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American Idol

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Brilliant magazine- Assistant Editor
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Bachelor's...

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Samantha A.
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documents in English
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school essay
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4 pages
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  1. Introuction
  2. Giving the people what they want
  3. Hicks: Forfeiting all authenticity by singing nothing but cover songs
  4. Emphasizing a notion by describing aspects of Hollywood and Broadway
  5. The modern theatre and judgeding its success in satisfying the audience's habits
  6. Conclusion

In its first season, American Idol garnered the attention of 22.77 million viewers on the finale night. The last season?the show's fifth?36.38 million people tuned in to witness Taylor Hicks take home the ultimate title of American Idol (Wikepedia.com). Hicks, a stocky, gray-haired thirty-year old from Birmingham, Alabama could not have possibly foreseen the astronomical result of his performances. In his first audition, Simon Cowell, the judge with a notoriously stern British accent and attitude, voted against Taylor's advancement in the competition because he saw an overall lack of talent and commerciality. So how did a struggling Vegas lounge act win the votes and hearts of America?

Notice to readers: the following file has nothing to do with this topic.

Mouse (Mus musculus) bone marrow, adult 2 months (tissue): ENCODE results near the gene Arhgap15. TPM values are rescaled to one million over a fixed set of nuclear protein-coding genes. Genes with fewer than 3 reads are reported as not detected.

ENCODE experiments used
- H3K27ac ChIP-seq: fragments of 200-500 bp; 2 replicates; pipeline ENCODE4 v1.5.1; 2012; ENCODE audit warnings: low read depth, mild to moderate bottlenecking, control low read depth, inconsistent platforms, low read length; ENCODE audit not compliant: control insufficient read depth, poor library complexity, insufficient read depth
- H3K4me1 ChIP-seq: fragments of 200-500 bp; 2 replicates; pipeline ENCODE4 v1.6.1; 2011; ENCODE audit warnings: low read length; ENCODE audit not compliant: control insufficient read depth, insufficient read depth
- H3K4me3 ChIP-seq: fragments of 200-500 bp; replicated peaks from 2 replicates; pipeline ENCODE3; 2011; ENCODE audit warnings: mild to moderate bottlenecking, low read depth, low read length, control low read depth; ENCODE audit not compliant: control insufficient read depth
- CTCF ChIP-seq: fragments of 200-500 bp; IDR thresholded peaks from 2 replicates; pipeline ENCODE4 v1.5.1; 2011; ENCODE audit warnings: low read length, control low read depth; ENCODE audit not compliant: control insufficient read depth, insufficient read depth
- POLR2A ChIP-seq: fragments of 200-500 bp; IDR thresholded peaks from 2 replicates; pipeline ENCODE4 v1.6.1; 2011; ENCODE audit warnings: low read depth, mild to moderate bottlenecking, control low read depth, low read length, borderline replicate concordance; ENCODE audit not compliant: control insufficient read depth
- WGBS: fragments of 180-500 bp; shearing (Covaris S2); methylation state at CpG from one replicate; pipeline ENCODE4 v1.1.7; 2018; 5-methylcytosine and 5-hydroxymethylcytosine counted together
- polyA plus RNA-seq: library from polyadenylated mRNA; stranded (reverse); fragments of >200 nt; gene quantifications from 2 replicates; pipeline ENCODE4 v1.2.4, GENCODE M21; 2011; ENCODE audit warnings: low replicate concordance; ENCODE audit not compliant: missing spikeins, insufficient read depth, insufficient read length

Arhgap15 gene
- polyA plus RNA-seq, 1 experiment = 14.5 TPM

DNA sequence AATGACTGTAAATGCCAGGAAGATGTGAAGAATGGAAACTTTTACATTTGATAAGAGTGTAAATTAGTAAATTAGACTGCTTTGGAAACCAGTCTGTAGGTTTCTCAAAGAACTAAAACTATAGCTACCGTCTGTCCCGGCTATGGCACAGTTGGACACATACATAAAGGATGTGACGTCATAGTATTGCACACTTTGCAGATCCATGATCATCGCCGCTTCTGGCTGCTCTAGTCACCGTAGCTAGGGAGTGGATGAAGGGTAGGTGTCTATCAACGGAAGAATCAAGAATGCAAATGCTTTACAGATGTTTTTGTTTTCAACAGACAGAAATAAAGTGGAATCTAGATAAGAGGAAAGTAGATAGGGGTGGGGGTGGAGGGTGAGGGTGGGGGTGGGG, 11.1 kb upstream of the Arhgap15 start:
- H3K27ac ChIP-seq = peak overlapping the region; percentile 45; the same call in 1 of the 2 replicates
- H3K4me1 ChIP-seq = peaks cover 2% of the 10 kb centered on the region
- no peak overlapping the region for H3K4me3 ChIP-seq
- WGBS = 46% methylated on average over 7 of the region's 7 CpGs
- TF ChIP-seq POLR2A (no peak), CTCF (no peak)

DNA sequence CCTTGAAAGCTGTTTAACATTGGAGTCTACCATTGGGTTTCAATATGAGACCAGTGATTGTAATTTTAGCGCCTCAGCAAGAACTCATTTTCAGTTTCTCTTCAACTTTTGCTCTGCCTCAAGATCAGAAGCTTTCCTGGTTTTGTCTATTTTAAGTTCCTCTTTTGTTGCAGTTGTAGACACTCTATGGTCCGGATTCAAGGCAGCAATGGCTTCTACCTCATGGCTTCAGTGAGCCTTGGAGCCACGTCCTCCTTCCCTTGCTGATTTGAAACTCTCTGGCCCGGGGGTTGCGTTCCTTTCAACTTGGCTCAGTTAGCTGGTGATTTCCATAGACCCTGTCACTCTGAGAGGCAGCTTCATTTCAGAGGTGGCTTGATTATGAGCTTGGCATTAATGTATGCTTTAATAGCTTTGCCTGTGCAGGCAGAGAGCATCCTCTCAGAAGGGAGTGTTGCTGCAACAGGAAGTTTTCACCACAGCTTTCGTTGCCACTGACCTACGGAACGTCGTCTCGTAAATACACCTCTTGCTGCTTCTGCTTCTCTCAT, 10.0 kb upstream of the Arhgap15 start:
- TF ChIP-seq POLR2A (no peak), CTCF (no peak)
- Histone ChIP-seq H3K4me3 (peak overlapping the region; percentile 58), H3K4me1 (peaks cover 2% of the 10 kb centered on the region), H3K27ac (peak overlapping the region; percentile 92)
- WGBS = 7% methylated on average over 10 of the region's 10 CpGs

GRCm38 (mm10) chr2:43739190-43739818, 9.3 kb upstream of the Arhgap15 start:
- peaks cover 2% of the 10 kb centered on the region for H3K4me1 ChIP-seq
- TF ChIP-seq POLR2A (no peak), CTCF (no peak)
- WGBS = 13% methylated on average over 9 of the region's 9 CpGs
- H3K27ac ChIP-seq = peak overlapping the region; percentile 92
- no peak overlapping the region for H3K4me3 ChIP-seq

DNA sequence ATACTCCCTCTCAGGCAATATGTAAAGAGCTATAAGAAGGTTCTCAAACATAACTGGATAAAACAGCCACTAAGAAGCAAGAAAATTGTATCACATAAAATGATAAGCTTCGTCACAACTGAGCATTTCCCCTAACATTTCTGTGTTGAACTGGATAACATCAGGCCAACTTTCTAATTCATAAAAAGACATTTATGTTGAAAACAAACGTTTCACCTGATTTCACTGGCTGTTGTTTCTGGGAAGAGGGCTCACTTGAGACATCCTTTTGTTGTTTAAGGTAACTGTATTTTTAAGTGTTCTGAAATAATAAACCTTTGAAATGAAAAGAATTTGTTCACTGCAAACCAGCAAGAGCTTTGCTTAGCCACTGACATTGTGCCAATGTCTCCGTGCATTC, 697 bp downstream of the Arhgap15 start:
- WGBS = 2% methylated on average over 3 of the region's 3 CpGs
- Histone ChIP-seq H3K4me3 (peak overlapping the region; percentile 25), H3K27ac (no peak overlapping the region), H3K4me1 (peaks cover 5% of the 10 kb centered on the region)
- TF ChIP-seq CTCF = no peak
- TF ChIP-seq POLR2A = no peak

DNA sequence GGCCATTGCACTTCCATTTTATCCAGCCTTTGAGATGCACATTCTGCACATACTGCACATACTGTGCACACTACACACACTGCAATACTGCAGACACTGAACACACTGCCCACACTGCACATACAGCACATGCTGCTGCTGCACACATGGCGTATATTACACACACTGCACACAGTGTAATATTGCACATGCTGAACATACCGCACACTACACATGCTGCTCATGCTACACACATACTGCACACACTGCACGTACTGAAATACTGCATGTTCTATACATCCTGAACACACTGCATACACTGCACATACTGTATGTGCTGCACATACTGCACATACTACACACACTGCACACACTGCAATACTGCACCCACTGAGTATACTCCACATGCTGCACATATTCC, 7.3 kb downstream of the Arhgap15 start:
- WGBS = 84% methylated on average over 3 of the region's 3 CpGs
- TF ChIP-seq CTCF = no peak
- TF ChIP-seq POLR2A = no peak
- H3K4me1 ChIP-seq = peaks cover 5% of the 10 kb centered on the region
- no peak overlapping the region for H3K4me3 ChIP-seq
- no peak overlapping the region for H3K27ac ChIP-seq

[...] it is the American voters that narrow the group down to the top twelve contestants. In The Salon of 1859, Boudelaire insists, ?This generation, in fact, both artists and public, has so little faith in painting that it spends its time in seeking to disguise it, to wrap it up in sugar pills like an unpleasant medicine; and what sugar? (Boudelaire 150). In this manner, the American public chooses contestants that the production team can mold into sugary-sweet versions of successful artists in the real world?the first sign of imitation. [...]


[...] In stark contrast on American Idol, the performers are not singing to change the world, but instead contestants like Carrie Underwood from a red-neck upbringing, sing to change their status in a world obsessed with fame. No matter how talented the singer, selfish motivations always lurk beneath the surface of the song. So, if Boudelaire's theory of the public and artist's stupidity comprising a cause and effect relationship, then the what prevents the audience, in return, from being equally selfish in the viewing experience? [...]

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